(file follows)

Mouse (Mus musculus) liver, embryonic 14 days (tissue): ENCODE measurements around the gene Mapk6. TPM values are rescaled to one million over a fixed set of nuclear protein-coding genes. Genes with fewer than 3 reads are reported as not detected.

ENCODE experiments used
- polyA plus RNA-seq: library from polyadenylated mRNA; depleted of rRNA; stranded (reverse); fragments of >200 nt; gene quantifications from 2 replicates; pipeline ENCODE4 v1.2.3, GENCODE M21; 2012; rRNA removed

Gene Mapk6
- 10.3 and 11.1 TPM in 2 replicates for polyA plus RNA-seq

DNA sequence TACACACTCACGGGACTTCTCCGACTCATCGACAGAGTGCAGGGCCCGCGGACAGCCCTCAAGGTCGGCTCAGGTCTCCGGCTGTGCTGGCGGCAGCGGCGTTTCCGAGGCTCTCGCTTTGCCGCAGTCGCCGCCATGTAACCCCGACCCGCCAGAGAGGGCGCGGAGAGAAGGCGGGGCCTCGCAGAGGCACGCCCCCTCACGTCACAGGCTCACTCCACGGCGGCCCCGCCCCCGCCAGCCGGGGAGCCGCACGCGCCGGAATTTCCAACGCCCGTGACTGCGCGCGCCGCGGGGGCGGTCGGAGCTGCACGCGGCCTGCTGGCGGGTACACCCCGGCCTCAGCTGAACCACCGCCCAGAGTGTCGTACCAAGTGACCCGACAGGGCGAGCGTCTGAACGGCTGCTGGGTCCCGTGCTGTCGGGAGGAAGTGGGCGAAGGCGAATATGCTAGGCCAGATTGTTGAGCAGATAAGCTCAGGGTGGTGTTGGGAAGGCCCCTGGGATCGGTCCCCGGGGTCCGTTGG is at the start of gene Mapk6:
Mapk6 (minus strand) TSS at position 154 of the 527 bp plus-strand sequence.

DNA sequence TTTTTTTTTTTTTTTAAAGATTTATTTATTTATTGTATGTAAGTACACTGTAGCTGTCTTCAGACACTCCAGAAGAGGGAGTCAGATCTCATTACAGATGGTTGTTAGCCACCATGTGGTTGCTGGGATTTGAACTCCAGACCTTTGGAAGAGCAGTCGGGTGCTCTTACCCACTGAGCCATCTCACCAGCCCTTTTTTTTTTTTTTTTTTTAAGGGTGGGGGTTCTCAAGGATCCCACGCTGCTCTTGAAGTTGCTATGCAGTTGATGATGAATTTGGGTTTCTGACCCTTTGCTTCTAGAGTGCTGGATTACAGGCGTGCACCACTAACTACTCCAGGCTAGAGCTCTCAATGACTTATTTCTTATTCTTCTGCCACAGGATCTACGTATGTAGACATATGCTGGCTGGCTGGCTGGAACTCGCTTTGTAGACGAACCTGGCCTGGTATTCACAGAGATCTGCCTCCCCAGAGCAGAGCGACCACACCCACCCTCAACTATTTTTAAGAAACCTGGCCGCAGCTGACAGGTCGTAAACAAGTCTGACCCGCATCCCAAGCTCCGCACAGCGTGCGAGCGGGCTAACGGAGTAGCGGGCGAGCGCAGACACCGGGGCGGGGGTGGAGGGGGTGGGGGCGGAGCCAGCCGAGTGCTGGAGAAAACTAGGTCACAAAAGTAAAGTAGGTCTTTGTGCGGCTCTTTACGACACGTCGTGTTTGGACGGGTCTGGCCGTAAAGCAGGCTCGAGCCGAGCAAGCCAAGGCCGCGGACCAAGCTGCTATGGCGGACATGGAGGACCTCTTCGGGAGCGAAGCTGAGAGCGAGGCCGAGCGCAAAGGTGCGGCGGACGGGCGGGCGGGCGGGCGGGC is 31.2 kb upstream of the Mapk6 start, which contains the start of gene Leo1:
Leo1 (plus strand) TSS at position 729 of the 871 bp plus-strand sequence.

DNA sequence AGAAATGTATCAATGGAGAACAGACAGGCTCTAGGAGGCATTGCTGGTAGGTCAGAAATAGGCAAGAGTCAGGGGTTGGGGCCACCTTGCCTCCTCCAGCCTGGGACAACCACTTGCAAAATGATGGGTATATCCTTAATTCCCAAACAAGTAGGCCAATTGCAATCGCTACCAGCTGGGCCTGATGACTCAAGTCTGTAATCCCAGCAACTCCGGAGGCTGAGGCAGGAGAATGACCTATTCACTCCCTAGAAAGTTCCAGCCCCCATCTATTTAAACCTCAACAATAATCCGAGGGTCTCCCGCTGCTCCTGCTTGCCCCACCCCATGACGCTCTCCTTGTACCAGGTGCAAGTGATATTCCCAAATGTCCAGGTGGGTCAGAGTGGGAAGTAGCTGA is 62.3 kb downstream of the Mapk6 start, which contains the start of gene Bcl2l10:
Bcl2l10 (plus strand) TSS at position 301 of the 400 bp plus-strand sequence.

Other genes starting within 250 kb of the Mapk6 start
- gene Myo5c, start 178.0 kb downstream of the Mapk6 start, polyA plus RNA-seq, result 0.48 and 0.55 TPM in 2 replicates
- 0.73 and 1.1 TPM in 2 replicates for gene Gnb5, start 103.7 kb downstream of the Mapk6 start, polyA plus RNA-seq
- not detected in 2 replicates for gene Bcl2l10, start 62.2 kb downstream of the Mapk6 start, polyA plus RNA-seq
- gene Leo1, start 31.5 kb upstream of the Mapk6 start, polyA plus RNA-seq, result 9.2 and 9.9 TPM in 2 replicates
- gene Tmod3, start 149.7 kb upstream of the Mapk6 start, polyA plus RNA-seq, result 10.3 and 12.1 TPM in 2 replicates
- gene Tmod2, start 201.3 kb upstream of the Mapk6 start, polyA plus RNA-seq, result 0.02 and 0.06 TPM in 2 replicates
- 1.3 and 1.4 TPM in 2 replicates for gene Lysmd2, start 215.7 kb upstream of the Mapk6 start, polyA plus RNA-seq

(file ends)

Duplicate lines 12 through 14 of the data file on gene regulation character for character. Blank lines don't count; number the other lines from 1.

Other genes starting within 250 kb of the Mapk6 start
- gene Myo5c, start 178.0 kb downstream of the Mapk6 start, polyA plus RNA-seq, result 0.48 and 0.55 TPM in 2 replicates
- 0.73 and 1.1 TPM in 2 replicates for gene Gnb5, start 103.7 kb downstream of the Mapk6 start, polyA plus RNA-seq